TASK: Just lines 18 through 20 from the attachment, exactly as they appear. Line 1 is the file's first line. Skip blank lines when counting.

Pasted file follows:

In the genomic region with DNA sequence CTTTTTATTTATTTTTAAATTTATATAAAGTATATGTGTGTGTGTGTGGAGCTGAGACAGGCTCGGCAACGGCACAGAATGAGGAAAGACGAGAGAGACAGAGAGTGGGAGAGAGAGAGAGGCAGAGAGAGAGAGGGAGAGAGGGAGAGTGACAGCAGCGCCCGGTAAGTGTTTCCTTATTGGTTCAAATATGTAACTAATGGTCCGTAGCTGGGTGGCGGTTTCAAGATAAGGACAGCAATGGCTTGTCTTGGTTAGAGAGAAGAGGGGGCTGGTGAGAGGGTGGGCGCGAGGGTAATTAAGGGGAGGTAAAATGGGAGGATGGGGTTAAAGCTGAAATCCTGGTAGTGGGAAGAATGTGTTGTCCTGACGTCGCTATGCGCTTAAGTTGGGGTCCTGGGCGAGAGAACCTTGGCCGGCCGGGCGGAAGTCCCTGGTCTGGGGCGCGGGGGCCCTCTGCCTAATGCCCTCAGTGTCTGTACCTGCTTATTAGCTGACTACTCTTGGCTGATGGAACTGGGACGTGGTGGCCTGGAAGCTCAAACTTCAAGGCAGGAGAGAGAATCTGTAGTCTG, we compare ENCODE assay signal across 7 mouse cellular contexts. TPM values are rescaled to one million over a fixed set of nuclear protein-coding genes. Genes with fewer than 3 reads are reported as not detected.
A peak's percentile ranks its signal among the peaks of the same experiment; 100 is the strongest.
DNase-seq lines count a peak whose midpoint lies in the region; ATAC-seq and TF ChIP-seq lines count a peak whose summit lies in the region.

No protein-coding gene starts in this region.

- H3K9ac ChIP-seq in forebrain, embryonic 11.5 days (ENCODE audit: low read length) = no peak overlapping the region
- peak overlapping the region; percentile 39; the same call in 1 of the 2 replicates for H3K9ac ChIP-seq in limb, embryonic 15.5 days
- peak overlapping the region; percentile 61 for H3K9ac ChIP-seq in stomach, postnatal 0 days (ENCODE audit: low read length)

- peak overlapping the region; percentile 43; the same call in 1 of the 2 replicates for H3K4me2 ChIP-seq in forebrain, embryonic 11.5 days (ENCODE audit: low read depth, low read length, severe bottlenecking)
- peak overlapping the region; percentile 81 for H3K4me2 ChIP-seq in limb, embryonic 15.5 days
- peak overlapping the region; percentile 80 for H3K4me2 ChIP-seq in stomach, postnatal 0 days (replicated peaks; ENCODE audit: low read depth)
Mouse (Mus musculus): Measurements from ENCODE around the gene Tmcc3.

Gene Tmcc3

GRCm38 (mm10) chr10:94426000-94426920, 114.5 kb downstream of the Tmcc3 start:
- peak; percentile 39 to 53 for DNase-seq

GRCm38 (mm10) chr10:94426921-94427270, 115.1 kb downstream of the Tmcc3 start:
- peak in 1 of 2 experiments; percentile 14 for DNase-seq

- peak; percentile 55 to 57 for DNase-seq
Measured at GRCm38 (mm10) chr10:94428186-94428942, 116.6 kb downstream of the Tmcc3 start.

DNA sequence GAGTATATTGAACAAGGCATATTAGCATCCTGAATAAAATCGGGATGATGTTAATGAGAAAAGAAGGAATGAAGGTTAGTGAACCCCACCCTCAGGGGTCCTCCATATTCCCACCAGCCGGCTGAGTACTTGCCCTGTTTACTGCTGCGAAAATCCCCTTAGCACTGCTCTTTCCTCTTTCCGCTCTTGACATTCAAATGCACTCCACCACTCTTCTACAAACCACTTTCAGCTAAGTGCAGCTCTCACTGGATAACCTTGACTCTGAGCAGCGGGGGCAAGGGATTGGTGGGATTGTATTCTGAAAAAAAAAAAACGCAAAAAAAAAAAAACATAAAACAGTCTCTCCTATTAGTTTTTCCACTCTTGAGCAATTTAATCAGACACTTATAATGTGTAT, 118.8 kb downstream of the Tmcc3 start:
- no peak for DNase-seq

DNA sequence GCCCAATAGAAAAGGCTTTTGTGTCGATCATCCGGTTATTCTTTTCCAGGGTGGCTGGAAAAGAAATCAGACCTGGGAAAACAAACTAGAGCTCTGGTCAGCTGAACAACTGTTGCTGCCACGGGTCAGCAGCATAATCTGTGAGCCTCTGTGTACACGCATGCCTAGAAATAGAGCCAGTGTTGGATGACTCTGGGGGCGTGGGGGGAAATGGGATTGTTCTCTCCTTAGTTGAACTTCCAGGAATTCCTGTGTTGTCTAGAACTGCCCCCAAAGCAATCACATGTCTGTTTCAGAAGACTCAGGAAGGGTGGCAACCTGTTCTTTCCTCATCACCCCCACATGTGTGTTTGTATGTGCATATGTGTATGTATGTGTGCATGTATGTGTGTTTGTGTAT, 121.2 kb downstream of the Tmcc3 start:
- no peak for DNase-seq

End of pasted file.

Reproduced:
Measured at GRCm38 (mm10) chr10:94428186-94428942, 116.6 kb downstream of the Tmcc3 start.

DNA sequence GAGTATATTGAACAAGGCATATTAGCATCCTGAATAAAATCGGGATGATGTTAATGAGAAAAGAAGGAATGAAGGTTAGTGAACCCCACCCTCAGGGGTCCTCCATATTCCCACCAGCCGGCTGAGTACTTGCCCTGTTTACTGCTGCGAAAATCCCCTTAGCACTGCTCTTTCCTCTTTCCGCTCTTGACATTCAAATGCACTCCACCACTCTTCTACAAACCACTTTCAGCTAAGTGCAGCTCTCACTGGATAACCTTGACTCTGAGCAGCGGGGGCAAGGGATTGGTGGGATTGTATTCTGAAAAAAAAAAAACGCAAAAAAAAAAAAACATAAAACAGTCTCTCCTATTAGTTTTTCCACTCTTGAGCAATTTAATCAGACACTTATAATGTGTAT, 118.8 kb downstream of the Tmcc3 start:
- no peak for DNase-seq